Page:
Relearning food and nutrition

Instead of learning about the right and wrong foods to eat, let’s learn instead about the many different foods and diets each compatible with healthy living.

Instead of learning to change what we eat according to a new diet, let’s learn instead to modify what we eat according to our internal hunger.

Instead of learning to stop eating the foods we love, let’s learn instead to eat them in the amounts that provide us with long-term enjoyment and satisfaction.

Instead of learning to eat by following all of these rules and restrictions, let’s learn instead how to eat with freedom and by following our intuition.

Instead of learning that eating is a practice done primarily to lose weight, let’s learn instead that it is a practice done primarily to nourish the billions of cells that contribute to the optimal functioning of our mind and body.

Relearning food and nutrition matters.

It matters because eating within the context of diets, judgements, rules and restrictions is highly stressful. This stress is not just damaging short-term, it too has long-term impacts on our hormonal, neurological and digestive systems.

Eating in a stressful state can:

When we approach food and nutrition with a different mindset, we can help to undo these physiological effects. Research shows that eating more mindfully and with self-compassion – being aware and attentive to our eating, without judgement – promotes healthy weight management.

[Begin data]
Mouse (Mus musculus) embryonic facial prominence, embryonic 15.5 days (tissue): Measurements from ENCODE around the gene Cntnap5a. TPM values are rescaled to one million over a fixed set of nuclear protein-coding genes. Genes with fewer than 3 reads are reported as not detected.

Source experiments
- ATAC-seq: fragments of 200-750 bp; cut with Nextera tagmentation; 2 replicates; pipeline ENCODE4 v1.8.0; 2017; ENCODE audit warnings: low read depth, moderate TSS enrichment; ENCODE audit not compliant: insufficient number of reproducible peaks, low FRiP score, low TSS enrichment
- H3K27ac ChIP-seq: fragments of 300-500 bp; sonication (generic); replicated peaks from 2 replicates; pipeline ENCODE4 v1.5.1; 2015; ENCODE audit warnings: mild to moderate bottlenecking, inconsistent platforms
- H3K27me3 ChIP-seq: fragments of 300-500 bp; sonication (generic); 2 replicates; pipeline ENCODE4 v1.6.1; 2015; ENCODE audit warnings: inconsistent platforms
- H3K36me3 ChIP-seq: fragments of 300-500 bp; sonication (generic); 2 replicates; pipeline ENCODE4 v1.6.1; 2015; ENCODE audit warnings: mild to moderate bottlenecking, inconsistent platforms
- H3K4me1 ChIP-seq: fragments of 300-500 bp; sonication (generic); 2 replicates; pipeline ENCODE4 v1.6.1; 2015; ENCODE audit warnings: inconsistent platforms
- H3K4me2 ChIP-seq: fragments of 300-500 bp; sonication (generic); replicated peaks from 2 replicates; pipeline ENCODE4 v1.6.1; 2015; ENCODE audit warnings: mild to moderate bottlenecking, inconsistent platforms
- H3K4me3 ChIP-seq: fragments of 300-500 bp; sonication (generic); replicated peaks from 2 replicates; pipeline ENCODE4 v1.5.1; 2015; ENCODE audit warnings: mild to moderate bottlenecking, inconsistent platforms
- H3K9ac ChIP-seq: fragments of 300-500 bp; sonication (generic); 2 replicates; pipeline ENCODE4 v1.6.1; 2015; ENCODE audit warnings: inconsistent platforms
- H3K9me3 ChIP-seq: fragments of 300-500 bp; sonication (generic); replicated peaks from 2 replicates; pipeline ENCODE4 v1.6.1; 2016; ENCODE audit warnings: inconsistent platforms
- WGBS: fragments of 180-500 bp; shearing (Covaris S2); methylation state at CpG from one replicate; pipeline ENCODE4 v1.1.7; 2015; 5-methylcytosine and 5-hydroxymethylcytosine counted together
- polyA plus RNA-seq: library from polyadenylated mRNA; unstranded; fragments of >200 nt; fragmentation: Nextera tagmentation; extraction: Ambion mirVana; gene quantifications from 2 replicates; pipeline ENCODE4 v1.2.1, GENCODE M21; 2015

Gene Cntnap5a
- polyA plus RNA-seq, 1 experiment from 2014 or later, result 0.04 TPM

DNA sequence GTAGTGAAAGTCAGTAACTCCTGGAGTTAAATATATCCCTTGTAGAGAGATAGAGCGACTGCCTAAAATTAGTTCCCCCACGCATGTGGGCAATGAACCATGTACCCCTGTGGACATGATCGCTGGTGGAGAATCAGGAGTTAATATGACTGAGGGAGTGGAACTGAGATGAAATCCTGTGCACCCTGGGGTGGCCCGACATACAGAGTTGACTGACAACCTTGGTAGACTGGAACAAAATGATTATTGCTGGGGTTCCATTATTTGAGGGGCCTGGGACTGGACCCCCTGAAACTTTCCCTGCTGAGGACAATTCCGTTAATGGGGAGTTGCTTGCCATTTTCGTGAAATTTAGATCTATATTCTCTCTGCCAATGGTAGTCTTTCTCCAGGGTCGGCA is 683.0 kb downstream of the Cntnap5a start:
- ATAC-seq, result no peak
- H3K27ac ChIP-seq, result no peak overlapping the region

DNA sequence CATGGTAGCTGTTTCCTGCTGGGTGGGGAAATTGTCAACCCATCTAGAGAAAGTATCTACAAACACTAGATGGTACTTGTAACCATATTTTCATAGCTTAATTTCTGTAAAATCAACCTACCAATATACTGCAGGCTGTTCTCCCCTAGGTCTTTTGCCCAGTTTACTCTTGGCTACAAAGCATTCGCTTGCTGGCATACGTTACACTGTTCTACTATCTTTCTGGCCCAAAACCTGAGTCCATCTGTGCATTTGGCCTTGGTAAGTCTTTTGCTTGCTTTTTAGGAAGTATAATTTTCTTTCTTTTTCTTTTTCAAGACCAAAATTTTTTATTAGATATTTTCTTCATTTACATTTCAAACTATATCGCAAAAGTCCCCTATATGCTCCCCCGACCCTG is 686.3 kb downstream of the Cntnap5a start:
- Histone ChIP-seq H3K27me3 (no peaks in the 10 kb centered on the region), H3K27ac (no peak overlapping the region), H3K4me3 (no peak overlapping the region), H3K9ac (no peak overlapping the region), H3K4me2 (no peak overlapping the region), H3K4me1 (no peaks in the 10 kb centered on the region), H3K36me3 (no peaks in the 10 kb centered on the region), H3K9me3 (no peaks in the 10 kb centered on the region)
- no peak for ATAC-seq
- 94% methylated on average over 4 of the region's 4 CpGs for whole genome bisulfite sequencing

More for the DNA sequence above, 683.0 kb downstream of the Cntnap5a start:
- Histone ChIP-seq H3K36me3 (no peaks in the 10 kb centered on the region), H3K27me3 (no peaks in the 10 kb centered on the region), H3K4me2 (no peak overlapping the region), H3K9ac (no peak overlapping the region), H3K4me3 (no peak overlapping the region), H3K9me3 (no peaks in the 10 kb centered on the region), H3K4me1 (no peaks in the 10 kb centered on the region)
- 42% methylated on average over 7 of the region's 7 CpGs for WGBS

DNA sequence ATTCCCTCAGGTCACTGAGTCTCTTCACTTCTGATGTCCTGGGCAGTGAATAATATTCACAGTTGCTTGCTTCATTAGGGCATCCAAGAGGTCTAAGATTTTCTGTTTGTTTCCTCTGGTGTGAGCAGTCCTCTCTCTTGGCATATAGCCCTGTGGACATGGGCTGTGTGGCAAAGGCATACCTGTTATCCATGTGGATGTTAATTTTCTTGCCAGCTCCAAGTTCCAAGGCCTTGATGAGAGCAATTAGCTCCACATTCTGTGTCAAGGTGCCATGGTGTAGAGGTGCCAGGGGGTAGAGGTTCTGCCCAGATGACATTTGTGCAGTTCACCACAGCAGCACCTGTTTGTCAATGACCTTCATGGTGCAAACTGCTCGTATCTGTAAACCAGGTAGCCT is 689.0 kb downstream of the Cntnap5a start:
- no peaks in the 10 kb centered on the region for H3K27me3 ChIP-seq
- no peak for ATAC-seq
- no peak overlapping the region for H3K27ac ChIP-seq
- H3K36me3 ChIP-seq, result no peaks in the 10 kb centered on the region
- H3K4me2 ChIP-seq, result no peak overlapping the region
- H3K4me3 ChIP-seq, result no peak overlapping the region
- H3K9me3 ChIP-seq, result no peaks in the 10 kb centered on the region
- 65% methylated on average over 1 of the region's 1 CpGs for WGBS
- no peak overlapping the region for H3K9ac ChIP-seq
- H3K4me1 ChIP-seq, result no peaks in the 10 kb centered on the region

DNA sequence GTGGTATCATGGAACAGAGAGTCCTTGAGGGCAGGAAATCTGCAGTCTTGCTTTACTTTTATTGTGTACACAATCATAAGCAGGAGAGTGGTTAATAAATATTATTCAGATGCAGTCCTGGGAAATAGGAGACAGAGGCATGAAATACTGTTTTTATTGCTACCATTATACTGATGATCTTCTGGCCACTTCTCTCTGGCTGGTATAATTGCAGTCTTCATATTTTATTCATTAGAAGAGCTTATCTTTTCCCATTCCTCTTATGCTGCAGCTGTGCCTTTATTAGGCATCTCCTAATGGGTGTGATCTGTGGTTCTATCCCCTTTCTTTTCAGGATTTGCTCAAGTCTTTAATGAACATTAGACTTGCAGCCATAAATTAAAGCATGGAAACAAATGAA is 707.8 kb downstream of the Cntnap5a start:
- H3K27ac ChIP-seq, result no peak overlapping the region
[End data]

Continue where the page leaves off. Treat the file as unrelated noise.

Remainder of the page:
Indeed, our eating mindset is proposed as a better predictor of weight management than any specific combination of foods or nutrients is.

The most common question I get asked as a nutritionist is, “Is this food healthy?”

My most common answer is, “That depends, largely, on how you eat it.”

6 responses

  1. An “eating mindset.” I like that concept, Tim. Some of the wisdom you advocate here reminds me of how certain monks approach eating. Neale Donald Walsch writes about their eating (my word) philosophy in the Conversations with God series. An ectomorph with a high metabolic rate, I still align with some of your recommendations. Good post, sir!

    Liked by 1 person

    • Thanks for your feedback! I don’t think having a timetable for eating is particularly important, but I do think eating more mindfully is of benefit for many people. I’m glad you for the post useful 🙂

      Like

  2. Pingback: 3 things you should know about dairy « The Mind and Body Coach

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